Dr. Octavio Villapando recently accepted Cal State Los Angeles’ offer to become vice provost for diversity and engaged learning and chief diversity officer for Academic and Student Life. He is the first person to serve in this new position at Cal State LA.
A graduate of CSUN, Villalpando — who began his new position on Jan. 3, — said he found his calling helping faculty members create a program to recruit and retain students of color seeking business degrees.
“There was nothing better in life than helping other students of color achieve success in school,” Villalpando said.
“Dr. Villalpando will be instrumental in the development and implementation of the strategic planning for diversity and inclusion, as well as direct efforts to strengthen student learning and engagement,” says Provost and Vice President for Academic Affairs Lynn Mahoney.
With a student body that reflects the rich mix of Los Angeles—and a commitment to students first—Villalpando believes Cal State LA is positioned to break new ground in the areas of diversity and student success.
“From just a purely scholarly and intellectual level, Cal State LA represents a unique opportunity in public higher education to take this concept of diversity and inclusion to a different level,” he says.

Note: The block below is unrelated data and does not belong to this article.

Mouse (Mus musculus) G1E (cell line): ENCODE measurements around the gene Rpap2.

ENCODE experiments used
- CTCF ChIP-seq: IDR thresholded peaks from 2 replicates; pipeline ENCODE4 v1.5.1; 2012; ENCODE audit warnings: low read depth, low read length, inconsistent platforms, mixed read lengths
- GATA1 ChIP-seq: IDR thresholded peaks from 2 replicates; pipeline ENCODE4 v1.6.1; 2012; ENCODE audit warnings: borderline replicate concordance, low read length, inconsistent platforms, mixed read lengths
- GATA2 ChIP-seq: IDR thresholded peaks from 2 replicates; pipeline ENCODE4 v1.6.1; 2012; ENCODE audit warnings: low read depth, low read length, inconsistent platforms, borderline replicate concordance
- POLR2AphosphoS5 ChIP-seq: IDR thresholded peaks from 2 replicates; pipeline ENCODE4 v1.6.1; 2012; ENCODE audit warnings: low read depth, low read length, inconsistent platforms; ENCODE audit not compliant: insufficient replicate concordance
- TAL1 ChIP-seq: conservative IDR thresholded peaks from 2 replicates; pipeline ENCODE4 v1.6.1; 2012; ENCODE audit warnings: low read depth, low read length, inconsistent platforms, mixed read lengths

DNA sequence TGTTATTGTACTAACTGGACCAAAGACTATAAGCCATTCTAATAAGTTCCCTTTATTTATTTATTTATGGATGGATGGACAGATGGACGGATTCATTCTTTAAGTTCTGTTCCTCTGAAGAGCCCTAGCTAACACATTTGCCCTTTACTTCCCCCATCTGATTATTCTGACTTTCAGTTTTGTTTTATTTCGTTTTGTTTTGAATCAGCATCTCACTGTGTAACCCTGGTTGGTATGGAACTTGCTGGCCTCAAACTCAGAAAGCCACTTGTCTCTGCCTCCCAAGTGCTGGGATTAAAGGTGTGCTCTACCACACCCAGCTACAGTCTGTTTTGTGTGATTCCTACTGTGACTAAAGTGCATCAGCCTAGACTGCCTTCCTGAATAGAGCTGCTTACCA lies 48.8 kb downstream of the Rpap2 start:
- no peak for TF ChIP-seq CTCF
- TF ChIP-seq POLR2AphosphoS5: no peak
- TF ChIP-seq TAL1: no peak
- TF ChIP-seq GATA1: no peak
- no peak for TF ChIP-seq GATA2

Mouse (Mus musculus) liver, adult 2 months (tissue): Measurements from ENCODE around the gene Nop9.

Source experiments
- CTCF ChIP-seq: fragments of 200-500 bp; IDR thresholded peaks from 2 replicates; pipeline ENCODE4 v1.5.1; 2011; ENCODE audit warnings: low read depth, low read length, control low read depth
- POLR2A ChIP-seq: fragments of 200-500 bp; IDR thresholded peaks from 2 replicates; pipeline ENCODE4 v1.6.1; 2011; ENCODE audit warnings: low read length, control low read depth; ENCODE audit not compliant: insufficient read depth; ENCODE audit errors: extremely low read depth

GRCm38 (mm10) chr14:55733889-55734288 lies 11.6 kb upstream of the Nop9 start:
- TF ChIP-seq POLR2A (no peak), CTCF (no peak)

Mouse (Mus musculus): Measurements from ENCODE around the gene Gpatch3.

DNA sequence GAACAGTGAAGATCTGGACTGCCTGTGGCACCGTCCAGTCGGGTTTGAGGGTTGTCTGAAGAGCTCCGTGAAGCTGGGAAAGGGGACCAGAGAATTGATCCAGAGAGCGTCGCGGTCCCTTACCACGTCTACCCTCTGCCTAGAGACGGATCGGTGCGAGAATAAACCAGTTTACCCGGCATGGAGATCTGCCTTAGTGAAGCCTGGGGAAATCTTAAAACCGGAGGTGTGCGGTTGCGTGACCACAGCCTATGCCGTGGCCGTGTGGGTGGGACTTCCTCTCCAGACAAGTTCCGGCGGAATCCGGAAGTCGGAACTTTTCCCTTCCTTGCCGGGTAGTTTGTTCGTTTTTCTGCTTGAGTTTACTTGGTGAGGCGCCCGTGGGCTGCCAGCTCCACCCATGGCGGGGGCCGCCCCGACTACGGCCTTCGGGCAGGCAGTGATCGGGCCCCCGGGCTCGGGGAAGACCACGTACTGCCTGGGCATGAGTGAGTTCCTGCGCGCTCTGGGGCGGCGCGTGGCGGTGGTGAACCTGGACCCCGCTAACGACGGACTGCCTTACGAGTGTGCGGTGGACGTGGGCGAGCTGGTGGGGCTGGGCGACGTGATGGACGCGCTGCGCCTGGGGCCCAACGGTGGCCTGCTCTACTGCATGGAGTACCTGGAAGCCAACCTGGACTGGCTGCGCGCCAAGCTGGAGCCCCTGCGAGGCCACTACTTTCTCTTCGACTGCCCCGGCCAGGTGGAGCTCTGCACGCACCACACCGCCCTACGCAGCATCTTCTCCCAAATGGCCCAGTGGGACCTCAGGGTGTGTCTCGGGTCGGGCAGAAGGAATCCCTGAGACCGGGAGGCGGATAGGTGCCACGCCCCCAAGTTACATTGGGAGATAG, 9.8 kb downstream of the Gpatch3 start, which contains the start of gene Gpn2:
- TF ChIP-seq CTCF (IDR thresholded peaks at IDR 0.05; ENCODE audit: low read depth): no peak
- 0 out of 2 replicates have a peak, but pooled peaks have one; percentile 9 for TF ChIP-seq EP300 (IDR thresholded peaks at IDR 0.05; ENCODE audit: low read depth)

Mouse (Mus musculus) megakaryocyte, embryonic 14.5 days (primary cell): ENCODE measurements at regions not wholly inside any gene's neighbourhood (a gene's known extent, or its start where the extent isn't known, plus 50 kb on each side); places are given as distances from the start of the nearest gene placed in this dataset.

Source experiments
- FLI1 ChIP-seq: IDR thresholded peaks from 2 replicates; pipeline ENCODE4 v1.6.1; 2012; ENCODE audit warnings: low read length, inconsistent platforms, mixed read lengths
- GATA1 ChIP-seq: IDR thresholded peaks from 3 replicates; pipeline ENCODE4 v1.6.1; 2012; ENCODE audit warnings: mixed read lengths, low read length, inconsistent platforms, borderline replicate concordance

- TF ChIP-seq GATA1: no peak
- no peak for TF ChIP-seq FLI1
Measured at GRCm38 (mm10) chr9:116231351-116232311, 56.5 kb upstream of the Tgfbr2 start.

Villalpando’s early years were spent in Boyle Heights, not far from Cal State LA, and attended Tenth Street Elementary School. He moved with his family to Burbank and graduated from John Burroughs High School.
While studying for his bachelor’s degree in sociology at CSUN, Villalpando helped develop the Minority Business Program in the College of Business Administration and Economics. The program has been described as the first of its kind in the California State University system.
He later earned a master’s degree in social foundations of education from CSUN. At UCLA, he earned a master’s degree and doctoral degree in higher education.
Villalpando was working for the University of Utah, where he was the vice president for equity and diversity and a faculty member in the College of Education, before accepting the Cal State offer. As Utah’s chief diversity officer, he crafted policies and developed practices pertaining to gender, racial, ethnic and sexual equity and diversity.
He also directed the LGBT resource center, the Center for Ethnic Studies Affairs and the American Indian Resource Center.
Villalpando’s goals for Cal State LA include developing programs and initiatives to close the achievement gap, increase faculty diversity and strengthen community engagement. He plans to conduct listening tours with students, faculty and staff—an important first step in understanding the University community.
At a time when federal policies could change with the incoming presidential administration, it’s imperative that students know Cal State LA is committed to their well-being and academic success.
“The student body, faculty and staff need to feel reassured,” Villalpando says. “There has to be a visible response, especially for the students, so they can feel and see that the University continues to be committed to their success.
“We’re here to serve the public good. That’s a message that resonates with educators. It is just an amazing opportunity.”